Lending Club, one of the leading and earliest pioneer in P2P lending in the US originated loans of $8.4 billion in 2015. It is also a listed company with a $9 billion valuation. Without a doubt, Lending Club is a successful case study of P2P crowdfunding platform that exited successfully via IPO.
However, it’s not possible for Singapore’s current crowdfunding platforms to emulate the success of Lending Club and other similar platforms as Lending Club’s borrowers are predominately individuals. Singapore has regulations in place and P2P lending from individuals to other individuals will most likely fall under the purview of the Money Lender’s Act. Singapore also does not have a large enough market size to scale easily within the domestic scene.
Most crowdfunding platforms operating in Singapore now are facilitating SME loans to small businesses. Credit risk is higher as most of these SME borrowers might not be eligible for credit from mainstream banks.
There are inherent platform risks as well with previous cases of suspected fraud and scams by entities that fronted themselves as crowdfunding platforms promising investors of high returns. Some of the loans defaulted with fraud suspected and the police were alerted.
For the slightly more established platforms, news of the first potential loan default also made the rounds in mainstream media. It is a guaranteed in the lending business that there will eventually be defaults in loans. Even mainstream banks set aside accounting provision for non-performing loans. However, as P2P lending is a relatively new concept here, the potential default did raise some eyebrows locally.
MAS will probably have the Lehman Brothers mini-bonds crisis of 2007/8 in the back of their mind while pondering specifics to regulate the industry.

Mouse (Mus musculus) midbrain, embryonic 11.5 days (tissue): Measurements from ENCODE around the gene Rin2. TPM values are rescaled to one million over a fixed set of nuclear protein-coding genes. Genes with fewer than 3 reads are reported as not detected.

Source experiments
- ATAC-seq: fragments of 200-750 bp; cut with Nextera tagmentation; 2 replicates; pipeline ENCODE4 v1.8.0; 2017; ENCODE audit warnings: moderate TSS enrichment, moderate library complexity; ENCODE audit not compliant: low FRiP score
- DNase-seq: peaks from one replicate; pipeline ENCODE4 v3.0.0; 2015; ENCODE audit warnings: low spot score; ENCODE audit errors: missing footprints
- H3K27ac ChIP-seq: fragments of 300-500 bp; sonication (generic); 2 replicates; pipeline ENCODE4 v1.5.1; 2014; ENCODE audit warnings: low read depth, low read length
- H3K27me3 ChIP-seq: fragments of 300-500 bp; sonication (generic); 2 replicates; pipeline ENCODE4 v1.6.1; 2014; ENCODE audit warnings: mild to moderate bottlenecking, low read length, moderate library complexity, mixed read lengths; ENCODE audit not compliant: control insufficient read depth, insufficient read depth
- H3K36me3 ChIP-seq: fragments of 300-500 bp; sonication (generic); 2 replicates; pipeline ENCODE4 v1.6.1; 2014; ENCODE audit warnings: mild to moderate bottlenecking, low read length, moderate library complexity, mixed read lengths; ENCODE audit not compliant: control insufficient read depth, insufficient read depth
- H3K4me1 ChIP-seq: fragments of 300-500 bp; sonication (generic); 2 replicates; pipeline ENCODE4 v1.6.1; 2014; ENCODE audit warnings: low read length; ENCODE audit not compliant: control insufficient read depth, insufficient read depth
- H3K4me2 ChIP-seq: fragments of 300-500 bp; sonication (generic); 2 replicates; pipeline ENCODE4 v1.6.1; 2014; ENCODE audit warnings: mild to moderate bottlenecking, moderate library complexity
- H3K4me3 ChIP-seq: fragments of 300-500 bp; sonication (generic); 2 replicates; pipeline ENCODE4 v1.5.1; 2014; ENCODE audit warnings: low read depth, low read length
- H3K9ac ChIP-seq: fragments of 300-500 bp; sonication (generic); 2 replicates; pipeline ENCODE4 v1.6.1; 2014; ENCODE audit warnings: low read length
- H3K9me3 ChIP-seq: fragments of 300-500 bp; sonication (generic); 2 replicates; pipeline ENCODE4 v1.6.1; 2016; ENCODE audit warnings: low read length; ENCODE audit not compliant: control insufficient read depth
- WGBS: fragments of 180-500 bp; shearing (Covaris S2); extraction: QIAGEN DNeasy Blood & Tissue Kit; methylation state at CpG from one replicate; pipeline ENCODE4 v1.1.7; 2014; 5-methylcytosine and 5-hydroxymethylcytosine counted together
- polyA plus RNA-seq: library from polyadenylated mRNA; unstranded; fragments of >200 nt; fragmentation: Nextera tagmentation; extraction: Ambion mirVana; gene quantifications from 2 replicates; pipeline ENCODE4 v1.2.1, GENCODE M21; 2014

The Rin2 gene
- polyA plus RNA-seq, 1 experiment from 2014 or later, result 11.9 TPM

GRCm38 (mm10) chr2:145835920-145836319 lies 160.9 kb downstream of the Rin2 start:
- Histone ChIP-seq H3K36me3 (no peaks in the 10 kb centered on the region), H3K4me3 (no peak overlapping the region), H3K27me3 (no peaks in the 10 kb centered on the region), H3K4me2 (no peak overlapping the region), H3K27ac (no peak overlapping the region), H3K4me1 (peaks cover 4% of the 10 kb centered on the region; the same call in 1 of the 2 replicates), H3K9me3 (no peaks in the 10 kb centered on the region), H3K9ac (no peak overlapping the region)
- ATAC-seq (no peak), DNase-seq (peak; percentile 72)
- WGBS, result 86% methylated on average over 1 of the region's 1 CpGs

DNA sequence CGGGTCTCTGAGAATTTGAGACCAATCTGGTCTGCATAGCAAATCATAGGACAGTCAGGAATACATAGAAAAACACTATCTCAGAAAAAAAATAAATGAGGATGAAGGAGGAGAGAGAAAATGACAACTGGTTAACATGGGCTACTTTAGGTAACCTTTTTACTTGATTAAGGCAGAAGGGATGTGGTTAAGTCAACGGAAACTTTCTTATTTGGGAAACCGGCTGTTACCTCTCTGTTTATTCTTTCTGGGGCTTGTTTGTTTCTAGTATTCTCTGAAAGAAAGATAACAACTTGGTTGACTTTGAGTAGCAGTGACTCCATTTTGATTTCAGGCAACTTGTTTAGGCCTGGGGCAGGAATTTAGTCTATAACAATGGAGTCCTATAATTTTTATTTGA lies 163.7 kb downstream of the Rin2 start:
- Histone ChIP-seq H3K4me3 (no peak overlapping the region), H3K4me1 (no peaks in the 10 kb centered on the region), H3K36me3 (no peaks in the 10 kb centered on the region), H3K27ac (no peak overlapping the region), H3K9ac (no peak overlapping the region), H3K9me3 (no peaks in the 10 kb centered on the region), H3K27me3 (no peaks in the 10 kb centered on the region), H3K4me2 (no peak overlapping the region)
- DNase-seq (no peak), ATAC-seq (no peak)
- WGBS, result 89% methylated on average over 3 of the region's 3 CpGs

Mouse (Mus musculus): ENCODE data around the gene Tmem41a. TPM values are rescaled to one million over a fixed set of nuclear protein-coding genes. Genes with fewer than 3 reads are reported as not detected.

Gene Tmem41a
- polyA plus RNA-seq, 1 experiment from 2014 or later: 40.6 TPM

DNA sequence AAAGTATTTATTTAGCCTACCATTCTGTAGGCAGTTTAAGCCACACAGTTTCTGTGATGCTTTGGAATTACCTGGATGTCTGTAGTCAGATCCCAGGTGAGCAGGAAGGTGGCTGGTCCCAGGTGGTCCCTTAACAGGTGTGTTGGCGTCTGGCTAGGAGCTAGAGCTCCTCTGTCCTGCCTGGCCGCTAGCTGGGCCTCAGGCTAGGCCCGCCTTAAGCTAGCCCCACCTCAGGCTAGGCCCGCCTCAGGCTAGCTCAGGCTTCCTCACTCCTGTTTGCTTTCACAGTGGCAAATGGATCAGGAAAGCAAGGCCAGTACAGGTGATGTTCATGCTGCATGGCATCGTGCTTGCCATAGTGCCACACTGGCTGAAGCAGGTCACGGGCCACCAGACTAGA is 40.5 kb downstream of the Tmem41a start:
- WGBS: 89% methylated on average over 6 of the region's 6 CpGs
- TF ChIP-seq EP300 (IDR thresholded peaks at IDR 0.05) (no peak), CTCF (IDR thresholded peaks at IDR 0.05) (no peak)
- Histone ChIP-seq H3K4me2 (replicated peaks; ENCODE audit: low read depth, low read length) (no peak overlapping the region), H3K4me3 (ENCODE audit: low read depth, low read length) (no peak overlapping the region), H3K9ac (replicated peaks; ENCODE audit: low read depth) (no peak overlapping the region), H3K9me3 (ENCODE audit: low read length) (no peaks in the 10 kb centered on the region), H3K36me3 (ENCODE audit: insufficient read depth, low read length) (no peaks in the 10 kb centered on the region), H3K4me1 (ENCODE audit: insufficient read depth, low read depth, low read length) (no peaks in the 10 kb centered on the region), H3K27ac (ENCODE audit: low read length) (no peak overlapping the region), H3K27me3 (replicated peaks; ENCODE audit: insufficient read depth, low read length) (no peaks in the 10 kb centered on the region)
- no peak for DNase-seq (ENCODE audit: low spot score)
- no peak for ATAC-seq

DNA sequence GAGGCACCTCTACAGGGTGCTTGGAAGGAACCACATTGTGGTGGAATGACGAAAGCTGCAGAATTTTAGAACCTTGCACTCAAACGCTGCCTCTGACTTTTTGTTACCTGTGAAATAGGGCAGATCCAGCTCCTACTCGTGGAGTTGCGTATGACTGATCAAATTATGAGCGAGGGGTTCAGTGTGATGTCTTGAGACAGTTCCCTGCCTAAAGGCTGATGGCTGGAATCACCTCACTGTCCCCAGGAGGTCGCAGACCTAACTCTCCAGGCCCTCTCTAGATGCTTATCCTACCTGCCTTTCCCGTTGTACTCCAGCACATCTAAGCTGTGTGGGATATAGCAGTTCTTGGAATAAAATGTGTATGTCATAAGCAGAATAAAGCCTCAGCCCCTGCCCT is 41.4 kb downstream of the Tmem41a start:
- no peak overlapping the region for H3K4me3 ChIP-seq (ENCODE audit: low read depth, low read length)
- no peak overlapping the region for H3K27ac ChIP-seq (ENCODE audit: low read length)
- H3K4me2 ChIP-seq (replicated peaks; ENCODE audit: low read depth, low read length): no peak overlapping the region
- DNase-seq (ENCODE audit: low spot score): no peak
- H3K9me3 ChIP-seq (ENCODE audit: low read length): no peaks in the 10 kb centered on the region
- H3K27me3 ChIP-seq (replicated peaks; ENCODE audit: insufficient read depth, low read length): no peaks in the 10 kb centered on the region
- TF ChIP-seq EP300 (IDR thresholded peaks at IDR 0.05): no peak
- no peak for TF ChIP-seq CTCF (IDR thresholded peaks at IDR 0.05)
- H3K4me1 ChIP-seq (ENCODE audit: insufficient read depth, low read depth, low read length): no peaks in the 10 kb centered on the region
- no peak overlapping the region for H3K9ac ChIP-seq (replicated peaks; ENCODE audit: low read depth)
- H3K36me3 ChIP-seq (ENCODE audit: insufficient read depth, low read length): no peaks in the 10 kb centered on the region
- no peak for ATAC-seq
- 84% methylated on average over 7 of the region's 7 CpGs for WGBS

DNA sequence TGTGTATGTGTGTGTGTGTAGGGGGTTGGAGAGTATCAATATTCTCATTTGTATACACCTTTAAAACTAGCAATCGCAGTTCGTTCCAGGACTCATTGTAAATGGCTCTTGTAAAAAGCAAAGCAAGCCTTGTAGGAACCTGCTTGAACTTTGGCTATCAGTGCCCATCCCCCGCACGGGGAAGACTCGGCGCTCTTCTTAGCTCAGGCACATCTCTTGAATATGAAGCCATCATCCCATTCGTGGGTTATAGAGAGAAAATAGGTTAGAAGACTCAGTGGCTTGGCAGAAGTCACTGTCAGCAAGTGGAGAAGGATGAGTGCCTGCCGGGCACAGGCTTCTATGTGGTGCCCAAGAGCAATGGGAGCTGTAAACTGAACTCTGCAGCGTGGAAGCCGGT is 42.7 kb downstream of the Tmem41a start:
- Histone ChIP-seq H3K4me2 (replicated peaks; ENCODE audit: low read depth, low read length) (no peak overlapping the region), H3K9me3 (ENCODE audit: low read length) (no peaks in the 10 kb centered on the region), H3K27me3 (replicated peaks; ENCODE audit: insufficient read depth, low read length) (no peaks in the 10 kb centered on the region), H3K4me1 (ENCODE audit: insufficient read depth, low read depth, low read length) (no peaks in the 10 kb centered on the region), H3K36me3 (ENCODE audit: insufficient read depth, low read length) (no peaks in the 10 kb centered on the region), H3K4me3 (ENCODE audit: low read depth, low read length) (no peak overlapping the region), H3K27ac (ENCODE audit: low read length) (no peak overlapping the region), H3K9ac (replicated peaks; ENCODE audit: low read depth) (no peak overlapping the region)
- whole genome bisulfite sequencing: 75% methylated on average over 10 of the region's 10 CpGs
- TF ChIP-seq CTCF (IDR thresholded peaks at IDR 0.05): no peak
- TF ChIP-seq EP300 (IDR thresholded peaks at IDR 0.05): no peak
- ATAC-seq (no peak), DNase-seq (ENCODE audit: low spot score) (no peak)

One of the biggest crowdfunding fraud took place in China. Ezubao, a platform that was found subsequently to be operating a Ponzi scheme collected over $7.6 billion from investors. Authorities found out after investigations that almost all investment products listed in the platform were not genuine.
Local regulator MAS has also moved to regulate the industry. In June 2016, MAS announced measures to improve access to P2P for investors as well as borrowers. Crowdfunding platforms are required to have an CMS (Capital Markets Services) license to operate.
The move by MAS is not inferred as a restrictive one for the industry but instead serves to better protect retail investors and to lay out a comprehensive regulatory environment for all stakeholders involved.
In fact, the MAS has been open to fintech in Singapore and seeks to be an enabler without excessive stifling of innovative cutting edge ideas and technologies. The regulatory sandbox guidelines issued by MAS is an example of accommodating policy where fintech startups have the space to experiment and grow at their own pace.
2015 was also a challenging year for the local economy with GDP growth estimated to be 1.8% for the full year, the lowest since the last major economic crisis post 2008. SMEs whom are the main target borrowers for P2P lending struggled to obtain financing and to keep afloat.
As the various crowdfunding platforms classify loan defaults differently, we don’t have a conclusive statistic on the defaults percentage across all platforms. With the slowing economy, we feel that non performing loans for the P2P industry will remain a concern for 2016.
A prevailing problem is the very nature of P2P lending itself. As the platforms have to offer returns that is high enough to incentive borrowers to lend as well as to compensate them for the high risk involved, most borrowers whom will accept relatively high interest rates are usually ‘un-bankable’.
These SMEs might face difficulty qualifying for business loans from mainstream banks and thus turn to crowdfunding to access financing. If the sector lies unregulated and credit underwriting of platforms are not robust, loans default will go up and investors might lose their entire capital amounts.